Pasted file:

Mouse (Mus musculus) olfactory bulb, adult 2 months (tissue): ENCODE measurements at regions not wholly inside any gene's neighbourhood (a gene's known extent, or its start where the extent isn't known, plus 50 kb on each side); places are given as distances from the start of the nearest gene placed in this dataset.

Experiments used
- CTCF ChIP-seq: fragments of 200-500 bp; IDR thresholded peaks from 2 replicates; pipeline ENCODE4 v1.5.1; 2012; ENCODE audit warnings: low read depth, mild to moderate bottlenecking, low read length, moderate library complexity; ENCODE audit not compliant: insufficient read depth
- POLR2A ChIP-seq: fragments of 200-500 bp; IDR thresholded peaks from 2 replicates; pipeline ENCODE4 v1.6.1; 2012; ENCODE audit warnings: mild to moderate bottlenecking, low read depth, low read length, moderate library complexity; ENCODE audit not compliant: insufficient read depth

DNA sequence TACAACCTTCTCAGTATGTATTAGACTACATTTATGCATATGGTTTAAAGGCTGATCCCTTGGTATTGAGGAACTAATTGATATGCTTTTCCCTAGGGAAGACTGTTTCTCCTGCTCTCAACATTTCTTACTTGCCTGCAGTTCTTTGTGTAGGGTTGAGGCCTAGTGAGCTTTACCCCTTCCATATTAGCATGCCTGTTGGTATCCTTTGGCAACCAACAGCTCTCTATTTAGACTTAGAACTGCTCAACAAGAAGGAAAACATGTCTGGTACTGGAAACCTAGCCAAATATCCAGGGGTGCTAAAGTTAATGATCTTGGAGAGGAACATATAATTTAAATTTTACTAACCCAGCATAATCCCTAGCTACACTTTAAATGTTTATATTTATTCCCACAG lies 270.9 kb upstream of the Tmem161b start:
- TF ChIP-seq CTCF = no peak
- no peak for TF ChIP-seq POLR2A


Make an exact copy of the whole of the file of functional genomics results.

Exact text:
Mouse (Mus musculus) olfactory bulb, adult 2 months (tissue): ENCODE measurements at regions not wholly inside any gene's neighbourhood (a gene's known extent, or its start where the extent isn't known, plus 50 kb on each side); places are given as distances from the start of the nearest gene placed in this dataset.

Experiments used
- CTCF ChIP-seq: fragments of 200-500 bp; IDR thresholded peaks from 2 replicates; pipeline ENCODE4 v1.5.1; 2012; ENCODE audit warnings: low read depth, mild to moderate bottlenecking, low read length, moderate library complexity; ENCODE audit not compliant: insufficient read depth
- POLR2A ChIP-seq: fragments of 200-500 bp; IDR thresholded peaks from 2 replicates; pipeline ENCODE4 v1.6.1; 2012; ENCODE audit warnings: mild to moderate bottlenecking, low read depth, low read length, moderate library complexity; ENCODE audit not compliant: insufficient read depth

DNA sequence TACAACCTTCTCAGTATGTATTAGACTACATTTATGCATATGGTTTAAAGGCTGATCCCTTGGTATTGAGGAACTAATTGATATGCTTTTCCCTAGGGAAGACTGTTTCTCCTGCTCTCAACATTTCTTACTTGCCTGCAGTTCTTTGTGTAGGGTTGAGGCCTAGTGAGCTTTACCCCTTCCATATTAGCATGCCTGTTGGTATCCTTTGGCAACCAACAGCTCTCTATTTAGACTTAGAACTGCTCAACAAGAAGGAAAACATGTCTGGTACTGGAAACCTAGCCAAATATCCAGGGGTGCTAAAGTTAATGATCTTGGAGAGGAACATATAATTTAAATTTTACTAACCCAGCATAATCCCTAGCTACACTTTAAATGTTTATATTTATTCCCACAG lies 270.9 kb upstream of the Tmem161b start:
- TF ChIP-seq CTCF = no peak
- no peak for TF ChIP-seq POLR2A